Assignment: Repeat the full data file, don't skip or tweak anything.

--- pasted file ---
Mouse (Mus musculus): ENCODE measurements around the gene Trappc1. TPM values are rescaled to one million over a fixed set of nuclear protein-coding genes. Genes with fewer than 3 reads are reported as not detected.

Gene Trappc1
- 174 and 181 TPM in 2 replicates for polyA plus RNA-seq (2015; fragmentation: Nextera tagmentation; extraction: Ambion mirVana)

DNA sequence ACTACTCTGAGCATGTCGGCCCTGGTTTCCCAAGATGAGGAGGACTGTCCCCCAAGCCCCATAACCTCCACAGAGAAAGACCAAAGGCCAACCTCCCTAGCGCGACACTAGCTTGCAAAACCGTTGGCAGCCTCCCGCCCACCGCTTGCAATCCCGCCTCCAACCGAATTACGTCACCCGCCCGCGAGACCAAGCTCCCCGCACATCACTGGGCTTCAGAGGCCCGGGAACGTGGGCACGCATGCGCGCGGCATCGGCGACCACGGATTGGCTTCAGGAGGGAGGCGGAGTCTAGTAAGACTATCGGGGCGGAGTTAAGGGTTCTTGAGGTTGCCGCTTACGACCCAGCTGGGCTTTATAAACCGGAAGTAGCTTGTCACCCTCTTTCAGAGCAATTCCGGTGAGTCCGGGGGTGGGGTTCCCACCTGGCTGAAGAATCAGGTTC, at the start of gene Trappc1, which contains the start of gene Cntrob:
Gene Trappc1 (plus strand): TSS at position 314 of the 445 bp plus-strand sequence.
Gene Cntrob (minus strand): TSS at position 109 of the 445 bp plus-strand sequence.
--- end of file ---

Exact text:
Mouse (Mus musculus): ENCODE measurements around the gene Trappc1. TPM values are rescaled to one million over a fixed set of nuclear protein-coding genes. Genes with fewer than 3 reads are reported as not detected.

Gene Trappc1
- 174 and 181 TPM in 2 replicates for polyA plus RNA-seq (2015; fragmentation: Nextera tagmentation; extraction: Ambion mirVana)

DNA sequence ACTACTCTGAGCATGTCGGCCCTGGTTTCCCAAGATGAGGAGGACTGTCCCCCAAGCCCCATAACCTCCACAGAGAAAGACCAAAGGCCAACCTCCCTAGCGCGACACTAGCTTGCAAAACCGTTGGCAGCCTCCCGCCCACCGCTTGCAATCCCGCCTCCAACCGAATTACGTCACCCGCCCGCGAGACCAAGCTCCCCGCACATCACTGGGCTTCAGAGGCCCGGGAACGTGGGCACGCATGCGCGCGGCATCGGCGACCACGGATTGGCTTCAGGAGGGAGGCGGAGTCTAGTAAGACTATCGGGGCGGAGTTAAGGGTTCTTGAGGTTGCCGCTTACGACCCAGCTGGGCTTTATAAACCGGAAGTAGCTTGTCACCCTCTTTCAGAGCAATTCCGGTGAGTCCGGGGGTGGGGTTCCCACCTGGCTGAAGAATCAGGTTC, at the start of gene Trappc1, which contains the start of gene Cntrob:
Gene Trappc1 (plus strand): TSS at position 314 of the 445 bp plus-strand sequence.
Gene Cntrob (minus strand): TSS at position 109 of the 445 bp plus-strand sequence.